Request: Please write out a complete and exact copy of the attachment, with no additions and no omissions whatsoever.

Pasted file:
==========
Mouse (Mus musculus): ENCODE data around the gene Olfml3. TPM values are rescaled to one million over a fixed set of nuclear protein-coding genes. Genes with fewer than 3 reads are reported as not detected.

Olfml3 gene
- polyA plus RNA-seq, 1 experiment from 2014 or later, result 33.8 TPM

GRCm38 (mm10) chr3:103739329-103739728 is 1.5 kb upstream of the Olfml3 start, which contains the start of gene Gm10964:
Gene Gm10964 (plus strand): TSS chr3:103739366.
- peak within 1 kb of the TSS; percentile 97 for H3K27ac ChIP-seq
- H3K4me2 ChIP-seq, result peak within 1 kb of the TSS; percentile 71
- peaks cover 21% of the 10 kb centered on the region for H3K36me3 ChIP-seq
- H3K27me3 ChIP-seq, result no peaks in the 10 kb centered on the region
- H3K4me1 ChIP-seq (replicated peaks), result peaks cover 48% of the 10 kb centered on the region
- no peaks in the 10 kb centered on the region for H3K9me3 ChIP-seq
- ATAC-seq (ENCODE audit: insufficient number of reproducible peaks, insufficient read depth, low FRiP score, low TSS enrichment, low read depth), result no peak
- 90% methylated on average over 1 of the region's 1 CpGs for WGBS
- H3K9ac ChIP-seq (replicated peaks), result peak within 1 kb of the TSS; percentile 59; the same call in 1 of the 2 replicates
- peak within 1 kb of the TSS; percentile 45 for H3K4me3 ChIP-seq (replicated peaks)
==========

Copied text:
Mouse (Mus musculus): ENCODE data around the gene Olfml3. TPM values are rescaled to one million over a fixed set of nuclear protein-coding genes. Genes with fewer than 3 reads are reported as not detected.

Olfml3 gene
- polyA plus RNA-seq, 1 experiment from 2014 or later, result 33.8 TPM

GRCm38 (mm10) chr3:103739329-103739728 is 1.5 kb upstream of the Olfml3 start, which contains the start of gene Gm10964:
Gene Gm10964 (plus strand): TSS chr3:103739366.
- peak within 1 kb of the TSS; percentile 97 for H3K27ac ChIP-seq
- H3K4me2 ChIP-seq, result peak within 1 kb of the TSS; percentile 71
- peaks cover 21% of the 10 kb centered on the region for H3K36me3 ChIP-seq
- H3K27me3 ChIP-seq, result no peaks in the 10 kb centered on the region
- H3K4me1 ChIP-seq (replicated peaks), result peaks cover 48% of the 10 kb centered on the region
- no peaks in the 10 kb centered on the region for H3K9me3 ChIP-seq
- ATAC-seq (ENCODE audit: insufficient number of reproducible peaks, insufficient read depth, low FRiP score, low TSS enrichment, low read depth), result no peak
- 90% methylated on average over 1 of the region's 1 CpGs for WGBS
- H3K9ac ChIP-seq (replicated peaks), result peak within 1 kb of the TSS; percentile 59; the same call in 1 of the 2 replicates
- peak within 1 kb of the TSS; percentile 45 for H3K4me3 ChIP-seq (replicated peaks)